Early Saturday morning, we boarded a bus for a loooong day, but between dozing and being mesmerized by the scenery passing outside the window, it wasn’t so bad. We finally arrived in Shihanoukville around 6:30pm and headed to our arranged accommodation, which we thought was 2 bungalows. Instead, we wound up with 1 hotel room. The next day, we did a little searching and found a lovely place right on the beach that had a 4-bed room, so we could all stay together. That afternoon, we went for a walk to explore our environs, and came across Scuba Nation. The next thing I know, I’m in a swimming pool wearing a tank on my back and flippers on my feet…and enjoying myself! I signed up with Jen and Annelie to go on a full-day scuba adventure on Tuesday.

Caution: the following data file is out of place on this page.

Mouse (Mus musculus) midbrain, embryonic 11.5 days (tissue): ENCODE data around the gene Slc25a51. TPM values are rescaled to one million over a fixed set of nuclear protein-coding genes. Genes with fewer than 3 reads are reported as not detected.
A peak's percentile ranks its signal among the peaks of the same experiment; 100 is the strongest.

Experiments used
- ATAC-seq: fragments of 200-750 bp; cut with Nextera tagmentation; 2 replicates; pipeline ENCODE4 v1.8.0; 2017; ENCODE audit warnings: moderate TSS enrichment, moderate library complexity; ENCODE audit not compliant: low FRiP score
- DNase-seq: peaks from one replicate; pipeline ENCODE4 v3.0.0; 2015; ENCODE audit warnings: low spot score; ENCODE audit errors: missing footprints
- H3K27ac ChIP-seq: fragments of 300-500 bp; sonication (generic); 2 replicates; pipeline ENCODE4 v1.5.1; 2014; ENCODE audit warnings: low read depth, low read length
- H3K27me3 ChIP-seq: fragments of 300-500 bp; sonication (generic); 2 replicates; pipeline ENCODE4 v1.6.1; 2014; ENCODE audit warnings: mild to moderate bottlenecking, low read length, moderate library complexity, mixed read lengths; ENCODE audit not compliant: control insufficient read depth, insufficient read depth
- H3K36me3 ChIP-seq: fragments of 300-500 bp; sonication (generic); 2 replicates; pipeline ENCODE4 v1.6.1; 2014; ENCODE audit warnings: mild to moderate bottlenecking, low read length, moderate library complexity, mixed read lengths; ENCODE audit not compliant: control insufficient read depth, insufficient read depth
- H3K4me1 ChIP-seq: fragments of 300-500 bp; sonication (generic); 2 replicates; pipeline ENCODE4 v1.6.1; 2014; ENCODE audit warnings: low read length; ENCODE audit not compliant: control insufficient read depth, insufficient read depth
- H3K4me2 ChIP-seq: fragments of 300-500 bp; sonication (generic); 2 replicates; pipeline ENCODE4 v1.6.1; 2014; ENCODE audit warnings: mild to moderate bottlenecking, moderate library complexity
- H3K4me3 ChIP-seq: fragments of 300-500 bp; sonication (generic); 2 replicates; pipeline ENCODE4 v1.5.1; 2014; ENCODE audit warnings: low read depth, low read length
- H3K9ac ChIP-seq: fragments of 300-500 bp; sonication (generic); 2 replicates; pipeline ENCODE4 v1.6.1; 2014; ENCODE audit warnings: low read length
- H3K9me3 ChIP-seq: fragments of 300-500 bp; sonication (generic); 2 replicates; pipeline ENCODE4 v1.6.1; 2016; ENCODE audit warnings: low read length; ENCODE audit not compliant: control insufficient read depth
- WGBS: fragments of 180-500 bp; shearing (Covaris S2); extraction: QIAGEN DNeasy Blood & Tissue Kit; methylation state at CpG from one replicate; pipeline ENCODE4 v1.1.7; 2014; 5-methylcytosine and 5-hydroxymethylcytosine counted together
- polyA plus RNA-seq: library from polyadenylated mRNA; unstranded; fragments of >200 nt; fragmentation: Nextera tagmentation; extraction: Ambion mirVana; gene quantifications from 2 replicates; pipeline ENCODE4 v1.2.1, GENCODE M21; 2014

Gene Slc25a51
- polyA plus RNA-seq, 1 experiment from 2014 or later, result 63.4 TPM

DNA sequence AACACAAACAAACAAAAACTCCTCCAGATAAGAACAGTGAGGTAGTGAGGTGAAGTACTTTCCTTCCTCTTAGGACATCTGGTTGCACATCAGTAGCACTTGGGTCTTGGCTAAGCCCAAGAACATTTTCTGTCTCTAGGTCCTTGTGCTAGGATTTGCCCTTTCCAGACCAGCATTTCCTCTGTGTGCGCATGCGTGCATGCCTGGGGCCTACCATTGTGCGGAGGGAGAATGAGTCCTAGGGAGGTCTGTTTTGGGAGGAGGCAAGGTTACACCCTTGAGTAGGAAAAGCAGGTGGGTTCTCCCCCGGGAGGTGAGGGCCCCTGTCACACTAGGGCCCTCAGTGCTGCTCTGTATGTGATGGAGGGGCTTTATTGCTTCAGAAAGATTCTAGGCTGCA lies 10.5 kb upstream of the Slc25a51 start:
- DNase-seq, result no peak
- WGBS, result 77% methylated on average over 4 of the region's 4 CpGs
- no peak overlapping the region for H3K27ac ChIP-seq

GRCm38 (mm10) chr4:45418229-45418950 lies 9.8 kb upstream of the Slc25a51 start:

Before going scuba diving though, we had also arranged to go snorkeling for $10 through our hotel. The BBQ fish-on-the-beach lunch that was provided made the trip worthwhile. The rest was, ah, let’s just say it was memorable. We started the day wading out into the surf to climb aboard the swaying boat. We puttered our way out to sea, and the captain pulled up near an island and just stopped the boat. We selected our masks and snorkels from a bag of badly battered gear, and, along with the rest of the passengers, just jumped off the boat and started looking under the water trying to see some aquatic life. In about 2 minutes time, I realized that the current seemed awfully strong. I had my face underwater, and was swimming forward…but according to the rock below me, I was actually moving backwards. I looked up and realized that the boat was now very far away. I gave up looking for sea life, and started swimming back towards the boat. Annelie, Jen and Tracy were nearby, and we all noticed our dilemma around the same time. We all started swimming for all we were worth. Annelie and I, both hampered by our life jackets, were getting nowhere. Tracy (a very strong swimmer, by the way), was hampered by her broken mask and snorkel and wasn’t faring much better. Jen, swimming flat out for maybe 20+ minutes finally made it back to the boat, and got him to come and pick us up. In the meantime, the three of us huddled together, had given up trying to swim, and were bobbing along towards Vietnam. The boat finally came to fetch us, and we spent the next 2 hours lying in a hammock on a beach while lunch was prepared and eaten. (That, I think, was the best part of the day.)